WOODLAND, Maine — It has been one year since someone entered Darrell Smith’s workshop on Thomas Road in this Aroostook County town, shot him to death and made off with his wallet and a safe containing an undisclosed amount of cash.
Investigators today are still working the case as hard as they did at this time last year, state police Detective Sgt. John Cote said Thursday.
And they are confident they are getting closer to solving the crime.
“We continue to work this case on a daily basis, and we have had new developments in the last few weeks,” Cote said in a telephone interview. “We have recovered some very critical evidence, but the victim’s wallet is still missing.”
Cote said he could not elaborate on what the recovered evidence was.
Smith, 56, was found dead inside the workshop on the evening of Feb. 6, 2008.
Smith owned and operated Smith’s Sawmill and Logging.
State police said Smith had been shot to death during the early afternoon that day and that robbery may have been the motive. The victim’s wallet remains unaccounted for and a safe is missing from the home.
In the weeks after the killing, investigators asked for the public’s help to find the driver of a small, dark-colored pickup truck that was seen on Thomas Road around noon the day of the shooting. The vehicle had its hazard lights on and the hood was up, indicating the truck may have been having mechanical trouble.
The Smith family subsequently posted a $30,000 reward for anyone who could provide information leading to the arrest and conviction of Smith’s killer
The reward is still being offered, and police said they are still looking for anyone who might have seen that truck.
“We really want to emphasize that we are seeking any information, no matter how insignificant someone thinks it is,” Cote said. “It is those little pieces of the puzzle that we are going to put together and solve this.”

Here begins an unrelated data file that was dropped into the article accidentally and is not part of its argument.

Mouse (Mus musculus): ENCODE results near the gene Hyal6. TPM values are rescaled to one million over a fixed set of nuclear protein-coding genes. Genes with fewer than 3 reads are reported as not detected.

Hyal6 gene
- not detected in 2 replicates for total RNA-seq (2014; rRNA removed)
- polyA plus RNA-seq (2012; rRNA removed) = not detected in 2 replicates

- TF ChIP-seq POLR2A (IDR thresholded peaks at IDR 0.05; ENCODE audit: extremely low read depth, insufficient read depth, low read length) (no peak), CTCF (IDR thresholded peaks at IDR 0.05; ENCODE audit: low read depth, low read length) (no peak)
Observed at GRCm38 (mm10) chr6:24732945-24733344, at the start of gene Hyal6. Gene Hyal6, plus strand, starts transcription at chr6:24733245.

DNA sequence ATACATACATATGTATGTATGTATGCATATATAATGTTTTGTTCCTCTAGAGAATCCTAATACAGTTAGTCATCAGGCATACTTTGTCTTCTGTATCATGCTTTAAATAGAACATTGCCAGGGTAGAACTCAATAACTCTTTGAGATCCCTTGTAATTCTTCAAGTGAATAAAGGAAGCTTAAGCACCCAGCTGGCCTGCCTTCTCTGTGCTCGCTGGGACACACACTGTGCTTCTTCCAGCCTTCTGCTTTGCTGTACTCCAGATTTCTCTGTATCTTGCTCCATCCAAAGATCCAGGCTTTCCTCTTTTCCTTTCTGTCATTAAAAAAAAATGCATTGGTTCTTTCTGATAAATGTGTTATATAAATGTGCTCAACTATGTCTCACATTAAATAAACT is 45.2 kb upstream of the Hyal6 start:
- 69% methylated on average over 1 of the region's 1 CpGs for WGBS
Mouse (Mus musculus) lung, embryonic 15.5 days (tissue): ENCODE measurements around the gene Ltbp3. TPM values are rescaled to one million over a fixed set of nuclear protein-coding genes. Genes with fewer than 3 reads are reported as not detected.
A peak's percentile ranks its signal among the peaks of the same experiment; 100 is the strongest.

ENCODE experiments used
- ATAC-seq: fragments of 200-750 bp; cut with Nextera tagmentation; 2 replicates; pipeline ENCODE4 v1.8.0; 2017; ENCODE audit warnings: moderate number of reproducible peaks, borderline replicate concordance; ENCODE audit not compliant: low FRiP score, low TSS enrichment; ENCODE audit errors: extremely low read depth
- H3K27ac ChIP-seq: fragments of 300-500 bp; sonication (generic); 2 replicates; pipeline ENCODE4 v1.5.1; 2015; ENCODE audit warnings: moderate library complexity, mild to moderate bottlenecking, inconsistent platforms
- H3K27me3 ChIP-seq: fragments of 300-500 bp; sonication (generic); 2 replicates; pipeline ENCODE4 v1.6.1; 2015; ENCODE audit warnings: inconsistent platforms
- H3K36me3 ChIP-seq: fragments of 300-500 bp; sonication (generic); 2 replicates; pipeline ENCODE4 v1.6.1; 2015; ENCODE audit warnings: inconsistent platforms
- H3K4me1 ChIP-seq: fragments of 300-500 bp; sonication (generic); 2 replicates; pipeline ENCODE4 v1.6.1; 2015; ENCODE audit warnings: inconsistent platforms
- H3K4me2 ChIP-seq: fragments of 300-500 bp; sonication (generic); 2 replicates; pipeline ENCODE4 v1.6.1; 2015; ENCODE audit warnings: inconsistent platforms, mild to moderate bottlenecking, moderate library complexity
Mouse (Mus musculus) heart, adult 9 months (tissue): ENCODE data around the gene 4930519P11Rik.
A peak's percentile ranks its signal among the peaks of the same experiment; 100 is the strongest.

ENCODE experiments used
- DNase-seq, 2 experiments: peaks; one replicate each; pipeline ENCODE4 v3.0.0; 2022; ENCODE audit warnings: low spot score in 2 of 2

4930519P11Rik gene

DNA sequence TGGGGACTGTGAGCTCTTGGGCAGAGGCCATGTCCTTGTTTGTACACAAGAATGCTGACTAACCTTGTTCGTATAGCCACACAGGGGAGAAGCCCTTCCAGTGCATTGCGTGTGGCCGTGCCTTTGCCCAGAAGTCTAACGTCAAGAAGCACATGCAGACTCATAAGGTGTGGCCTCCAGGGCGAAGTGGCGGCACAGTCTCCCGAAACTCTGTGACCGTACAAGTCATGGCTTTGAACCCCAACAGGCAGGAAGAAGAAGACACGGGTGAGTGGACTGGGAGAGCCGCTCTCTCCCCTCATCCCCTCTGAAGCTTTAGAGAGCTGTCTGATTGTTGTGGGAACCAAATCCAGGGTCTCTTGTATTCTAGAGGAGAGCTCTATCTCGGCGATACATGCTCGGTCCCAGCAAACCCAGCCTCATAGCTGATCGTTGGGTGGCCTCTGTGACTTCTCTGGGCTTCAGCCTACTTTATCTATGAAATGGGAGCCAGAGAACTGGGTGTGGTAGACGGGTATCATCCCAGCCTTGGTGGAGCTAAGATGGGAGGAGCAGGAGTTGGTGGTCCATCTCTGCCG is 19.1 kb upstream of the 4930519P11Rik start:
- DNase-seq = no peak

Cote said police departments across Aroostook County are working together to solve the crime and are freely sharing any information they think might be helpful. Investigators also are working with officials at the Maine State Police crime lab in Augusta.
Investigators continue to probe whether several burglaries of safes that have occurred in Aroostook County between August 2006 and the present may be linked to the crime. They also are exploring whether another string of burglaries could be connected to Smith’s death.
At the Maine State Police barracks in Houlton, detectives who are working on the case have created a map pinpointing events — including Smith’s death — in which safes, guns, money and other items were taken in residential burglaries.
The crimes have taken place in locations ranging from Madawaska to Reed Plantation.
Cote said most of the crimes have occurred while people were not at home. People have simply arrived back home to discover they have been victims, he said.
Just last week, thieves broke into the Ashland Food Mart in Ashland, forcing open a safe and stealing an undisclosed amount of cash. Cote said police are considering whether that could be tied to the burglary spree or the Smith homicide.
Burglaries also occurred last year at several Aroostook County town offices.
In the Smith case, investigators say they believe the killer was someone who had some knowledge of the mill, as it resembles a private home.
Smith had no enemies, according to police, and was a “well-liked, hardworking” man. His family members and those close to him have been eliminated as suspects.
Cote said the Smith family is kept abreast of the homicide investigation.
“We are confident that we are getting closer to solving this case, but we do not want to move forward prematurely,” he said. “It takes time to solve these cases. That is why we are stressing to the public to come forward with any information they may have. There is no information that is insignificant.
“This case is just as important to us now as it was on February 6, 2008,” Cote said.
Anyone who has information about the Smith case is asked to call the state police barracks at 800-924-2261 or Aroostook County Crime Stoppers at 800-638-8477.